"I had wrapped myself in a vicious atmosphere made of hate, vengeance, and corruption. From that day on, this would be my world. A jungle where it's survival of the fittest, where people act like animals. I had chosen to walk the darkest path in life... And I'm still on it."
Blacksad is a series of (five so far) comic albums created by Spanish authors Juan Díaz Canales (writer) and Juanjo Guarnido (artist and ex-Disney animator; he was the lead animator for the character Sabor in Tarzan and Helga in Atlantis: The Lost Empire), and published by French publisher Dargaud. Though both authors are Spanish, their main target audience for Blacksad is the French market and thus they publish all Blacksad albums in French first; the Spanish edition usually follows about one month later. Because of this is considered both a Spanish and French comic book.In an anthropomorphic rendition of America in the 1950sprivate investigator John Blacksad, a black cat, is embroiled in stories of mystery and intrigue. The albums come critically acclaimed and are a dedicated homage to the Film Noir genre. There have been five albums published so far (the first three in English in an omnibus edition by Dark Horse Comics, the fourth in a standalone hardcover):
Somewhere Within The Shadows (French: Quelque part entre les ombres, 2000) has Blacksad investigating the murder of an old flame.
In Arctic Nation (2003) Blacksad is hired to investigate the disappearance of a young girl in a racially charged atmosphere.
In Red Soul (Âme Rouge, 2005) Blacksad watches over an old friend in the midst of the Red Scare, and falls in love.
A Silent Hell (L'Enfer, Le Silencenote Literally "The Hell, The Silence" 2010), sets him in New Orleans trying to track down a musician, before assassins do.
Amarillo (2013) is a direct sequel to the fourth book, where Blacksad tries to track down the guy who stole an expensive car he was ferrying.
Accidental Murder: In Amarillo, Chad and Neal have a heated argument, Neal tries to step away, Chad grabs his suit's sleeve... which rips apart, causing Neal to stumble and fall in front of a moving bus.
All Animation Is Disney: Inverted. Guarnido worked for Disney, but it's really hard to tell (except for some of the facial expressions).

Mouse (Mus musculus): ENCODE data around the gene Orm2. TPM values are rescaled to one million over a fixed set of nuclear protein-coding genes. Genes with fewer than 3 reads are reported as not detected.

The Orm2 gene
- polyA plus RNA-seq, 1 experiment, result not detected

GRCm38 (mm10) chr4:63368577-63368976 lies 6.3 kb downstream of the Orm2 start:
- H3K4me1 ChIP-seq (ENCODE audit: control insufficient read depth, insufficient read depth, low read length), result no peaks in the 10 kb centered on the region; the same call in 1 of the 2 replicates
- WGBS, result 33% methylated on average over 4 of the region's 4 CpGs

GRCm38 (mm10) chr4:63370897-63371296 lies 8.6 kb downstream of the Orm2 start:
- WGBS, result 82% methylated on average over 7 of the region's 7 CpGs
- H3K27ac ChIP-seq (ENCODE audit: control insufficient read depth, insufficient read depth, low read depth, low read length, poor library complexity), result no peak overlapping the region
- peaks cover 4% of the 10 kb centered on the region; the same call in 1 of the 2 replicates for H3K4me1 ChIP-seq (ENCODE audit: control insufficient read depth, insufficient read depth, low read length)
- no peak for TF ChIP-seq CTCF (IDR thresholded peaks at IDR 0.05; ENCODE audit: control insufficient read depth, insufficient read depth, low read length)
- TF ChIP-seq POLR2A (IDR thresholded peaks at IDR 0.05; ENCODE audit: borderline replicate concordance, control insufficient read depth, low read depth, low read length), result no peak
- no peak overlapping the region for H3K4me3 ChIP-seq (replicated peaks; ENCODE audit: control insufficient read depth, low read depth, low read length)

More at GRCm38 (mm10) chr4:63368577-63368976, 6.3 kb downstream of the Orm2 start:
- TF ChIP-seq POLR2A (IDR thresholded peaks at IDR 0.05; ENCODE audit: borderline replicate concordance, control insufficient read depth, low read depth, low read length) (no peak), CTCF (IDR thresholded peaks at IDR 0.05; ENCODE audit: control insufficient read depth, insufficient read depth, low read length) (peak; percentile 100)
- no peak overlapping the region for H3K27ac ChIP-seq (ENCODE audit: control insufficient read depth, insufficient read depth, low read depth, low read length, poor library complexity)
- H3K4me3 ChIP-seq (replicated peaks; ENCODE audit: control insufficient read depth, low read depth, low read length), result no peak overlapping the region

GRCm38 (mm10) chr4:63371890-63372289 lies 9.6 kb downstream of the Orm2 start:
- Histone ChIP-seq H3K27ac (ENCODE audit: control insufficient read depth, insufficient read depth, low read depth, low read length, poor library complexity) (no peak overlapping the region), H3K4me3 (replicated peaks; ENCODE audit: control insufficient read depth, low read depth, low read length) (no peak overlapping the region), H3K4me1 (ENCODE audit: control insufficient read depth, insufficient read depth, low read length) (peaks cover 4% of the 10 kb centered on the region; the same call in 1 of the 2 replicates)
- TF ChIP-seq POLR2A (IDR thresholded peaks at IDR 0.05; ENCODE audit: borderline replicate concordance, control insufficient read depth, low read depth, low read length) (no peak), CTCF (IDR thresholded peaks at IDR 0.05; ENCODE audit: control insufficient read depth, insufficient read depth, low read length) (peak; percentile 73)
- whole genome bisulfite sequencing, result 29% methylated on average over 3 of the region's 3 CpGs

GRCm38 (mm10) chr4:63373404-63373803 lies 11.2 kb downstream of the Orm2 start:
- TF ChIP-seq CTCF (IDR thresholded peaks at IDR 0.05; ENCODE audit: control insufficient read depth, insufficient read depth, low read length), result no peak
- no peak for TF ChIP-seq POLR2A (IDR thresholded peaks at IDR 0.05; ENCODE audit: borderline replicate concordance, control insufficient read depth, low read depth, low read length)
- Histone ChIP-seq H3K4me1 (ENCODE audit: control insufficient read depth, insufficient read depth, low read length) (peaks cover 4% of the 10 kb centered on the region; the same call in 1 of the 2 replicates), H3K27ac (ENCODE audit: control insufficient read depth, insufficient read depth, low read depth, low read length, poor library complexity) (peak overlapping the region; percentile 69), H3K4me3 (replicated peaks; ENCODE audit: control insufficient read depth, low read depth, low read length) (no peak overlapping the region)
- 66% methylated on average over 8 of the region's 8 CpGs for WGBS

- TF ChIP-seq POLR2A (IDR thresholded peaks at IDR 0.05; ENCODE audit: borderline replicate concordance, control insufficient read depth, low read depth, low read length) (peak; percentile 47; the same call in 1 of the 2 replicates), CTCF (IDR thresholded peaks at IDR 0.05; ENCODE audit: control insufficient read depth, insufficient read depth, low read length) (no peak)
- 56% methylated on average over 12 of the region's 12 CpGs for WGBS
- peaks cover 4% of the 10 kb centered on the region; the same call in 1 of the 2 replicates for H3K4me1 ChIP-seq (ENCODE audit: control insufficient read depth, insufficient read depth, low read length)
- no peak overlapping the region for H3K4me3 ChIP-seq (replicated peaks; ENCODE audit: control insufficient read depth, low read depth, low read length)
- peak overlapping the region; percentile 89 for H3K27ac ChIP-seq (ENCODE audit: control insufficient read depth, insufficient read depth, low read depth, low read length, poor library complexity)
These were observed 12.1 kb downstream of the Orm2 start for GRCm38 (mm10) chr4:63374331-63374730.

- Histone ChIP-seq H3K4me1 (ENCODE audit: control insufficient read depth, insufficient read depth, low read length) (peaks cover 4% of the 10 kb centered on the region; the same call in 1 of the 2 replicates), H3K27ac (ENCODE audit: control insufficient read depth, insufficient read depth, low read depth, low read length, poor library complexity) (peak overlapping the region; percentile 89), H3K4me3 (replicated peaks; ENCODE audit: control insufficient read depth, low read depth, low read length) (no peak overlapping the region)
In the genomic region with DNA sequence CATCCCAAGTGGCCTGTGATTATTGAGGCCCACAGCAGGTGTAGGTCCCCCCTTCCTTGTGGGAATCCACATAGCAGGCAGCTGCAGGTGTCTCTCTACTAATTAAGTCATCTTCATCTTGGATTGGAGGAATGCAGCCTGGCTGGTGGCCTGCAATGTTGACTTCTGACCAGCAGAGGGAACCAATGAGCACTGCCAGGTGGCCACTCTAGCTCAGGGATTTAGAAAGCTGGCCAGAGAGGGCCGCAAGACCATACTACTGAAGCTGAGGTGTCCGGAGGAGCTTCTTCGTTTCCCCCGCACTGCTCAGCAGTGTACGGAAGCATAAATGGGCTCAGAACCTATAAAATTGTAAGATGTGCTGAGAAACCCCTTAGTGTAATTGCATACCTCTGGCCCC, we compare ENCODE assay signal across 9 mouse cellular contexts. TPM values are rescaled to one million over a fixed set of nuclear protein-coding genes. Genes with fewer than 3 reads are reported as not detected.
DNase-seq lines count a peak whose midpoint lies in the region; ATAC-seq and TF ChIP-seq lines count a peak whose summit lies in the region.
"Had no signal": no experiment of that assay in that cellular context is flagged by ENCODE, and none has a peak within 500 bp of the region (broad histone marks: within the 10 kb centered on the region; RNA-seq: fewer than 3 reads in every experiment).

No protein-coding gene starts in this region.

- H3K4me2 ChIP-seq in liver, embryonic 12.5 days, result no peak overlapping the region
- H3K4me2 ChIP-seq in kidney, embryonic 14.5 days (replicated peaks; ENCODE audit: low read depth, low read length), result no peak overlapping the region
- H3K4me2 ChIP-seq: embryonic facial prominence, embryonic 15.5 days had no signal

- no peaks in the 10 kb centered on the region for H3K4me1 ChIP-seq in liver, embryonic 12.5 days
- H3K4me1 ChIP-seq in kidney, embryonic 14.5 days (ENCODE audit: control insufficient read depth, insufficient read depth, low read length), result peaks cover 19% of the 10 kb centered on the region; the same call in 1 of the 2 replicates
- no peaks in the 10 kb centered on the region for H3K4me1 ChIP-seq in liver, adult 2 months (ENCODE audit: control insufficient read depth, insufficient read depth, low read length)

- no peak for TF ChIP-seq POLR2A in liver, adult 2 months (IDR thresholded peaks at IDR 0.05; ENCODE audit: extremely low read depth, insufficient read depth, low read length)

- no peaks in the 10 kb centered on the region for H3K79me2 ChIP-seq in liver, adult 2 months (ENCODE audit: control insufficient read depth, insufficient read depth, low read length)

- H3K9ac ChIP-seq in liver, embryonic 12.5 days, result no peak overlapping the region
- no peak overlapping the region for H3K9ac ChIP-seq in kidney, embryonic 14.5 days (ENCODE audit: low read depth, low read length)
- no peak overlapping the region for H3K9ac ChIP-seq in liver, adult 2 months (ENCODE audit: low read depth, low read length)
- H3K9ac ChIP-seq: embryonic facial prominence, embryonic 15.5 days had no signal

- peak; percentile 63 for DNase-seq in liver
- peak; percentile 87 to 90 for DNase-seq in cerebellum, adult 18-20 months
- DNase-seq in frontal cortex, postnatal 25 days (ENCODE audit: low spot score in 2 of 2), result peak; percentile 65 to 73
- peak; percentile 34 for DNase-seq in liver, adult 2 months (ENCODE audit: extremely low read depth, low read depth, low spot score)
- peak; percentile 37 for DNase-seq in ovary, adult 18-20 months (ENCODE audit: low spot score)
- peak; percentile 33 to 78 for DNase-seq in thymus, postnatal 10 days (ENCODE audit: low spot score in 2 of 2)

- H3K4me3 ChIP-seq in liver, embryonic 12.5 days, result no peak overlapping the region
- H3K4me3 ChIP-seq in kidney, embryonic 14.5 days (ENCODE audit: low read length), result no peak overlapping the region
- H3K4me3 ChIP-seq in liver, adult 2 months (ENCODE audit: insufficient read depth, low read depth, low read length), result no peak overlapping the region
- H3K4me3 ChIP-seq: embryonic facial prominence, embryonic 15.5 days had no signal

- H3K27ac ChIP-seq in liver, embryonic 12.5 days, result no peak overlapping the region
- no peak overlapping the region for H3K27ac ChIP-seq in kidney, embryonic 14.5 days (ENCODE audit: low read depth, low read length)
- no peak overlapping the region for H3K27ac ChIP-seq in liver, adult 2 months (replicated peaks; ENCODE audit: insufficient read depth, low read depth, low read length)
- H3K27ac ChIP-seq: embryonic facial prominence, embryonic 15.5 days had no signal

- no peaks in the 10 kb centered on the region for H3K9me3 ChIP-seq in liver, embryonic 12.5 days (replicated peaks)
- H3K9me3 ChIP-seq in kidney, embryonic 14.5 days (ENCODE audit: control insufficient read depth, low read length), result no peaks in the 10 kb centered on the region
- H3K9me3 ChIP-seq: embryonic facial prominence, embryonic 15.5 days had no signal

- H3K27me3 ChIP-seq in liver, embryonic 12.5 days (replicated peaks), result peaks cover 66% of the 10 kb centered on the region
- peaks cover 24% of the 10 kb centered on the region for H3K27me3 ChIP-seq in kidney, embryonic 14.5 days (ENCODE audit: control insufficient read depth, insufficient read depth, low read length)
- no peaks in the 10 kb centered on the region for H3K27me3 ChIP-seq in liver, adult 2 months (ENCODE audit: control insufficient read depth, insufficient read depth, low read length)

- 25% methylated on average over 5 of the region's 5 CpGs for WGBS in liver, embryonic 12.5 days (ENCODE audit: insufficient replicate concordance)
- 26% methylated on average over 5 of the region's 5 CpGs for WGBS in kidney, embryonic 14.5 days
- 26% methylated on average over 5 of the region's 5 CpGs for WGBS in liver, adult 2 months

Animal Motifs/Animal Stereotypes: Obviously and so much. All the cops are canines - nearly all of them dogs, with at least one fox on the force. The hitmen are reptilian. The 'Arctic Nation' includes an arctic fox and a polar bear. Otto Liebber is an owl and Lazslo Herzl is a monkey: both are scientists. The Joseph McCarthy expy is a cockerel. Also, the beautiful women tend to be cats or dogs; dignified ladies tend to be birds. The authors state that the species of each individual character was carefully chosen to represent who the character really is, and that the connection between the animal chosen and the personality of the character isn't always as obvious as the "cops=dogs" example. In the second album there is possibly a Lampshade Hanging. Blacksad is at a drive-in, watching an awful B-Movie about killer giant ants. In this film, the scientist is a giant anteater, the chief of the military forces is a lion and the President of the USA is an eagle.
Wicked Weasel: averted with Weekly; he's The Pigpen, but he's a good guy, played straight with the weasel henchman in Arctic Nation
You Dirty Rat: The rat from the Cypher Club. Lampshaded by Blacksad in his internal monologue.
The Hyena: played with in the case of Neal. He laughs at Blacksad's jokes, but when he's stuck in a car between a guy who tells racist jokes and an increasingly angry black cat, his sense of humor takes a leave of absence.
Antagonist Title: Arctic Nation is the group of white fur supremacists in the album of the same name who serve as Blacksad's antagonists. It's eventually revealed as a subversion; the real antagonist was Jezebel, who orchestrated everything that happened to get revenge on her father.
Badass: Blacksad, Ribs, the unnamed reptilian assassin in Somewhere Within the Shadows and the members of the Black Claws.
Badass Biker: a gang of them in the fifth book. Amusingly, all of them are sheep.
Badass Longcoat: As a rendition of the 50's private eye archetype, Blacksad is wearing the prototypical beige trenchcoat, sometimes accompanied by a suit.
Bare Your Midriff: Dinah. The stories are in a 50s setting, so her fashion choice is rather daring.
Batman Gambit: Jezebel in Artic Nation is in the middle of one several decades in the making. A key factor in this plot is marrying her own father, while keeping him from discovering this particular bit of information. She succeeds at most of her goals, but her sister is killed in the process and her niece rendered an orphan.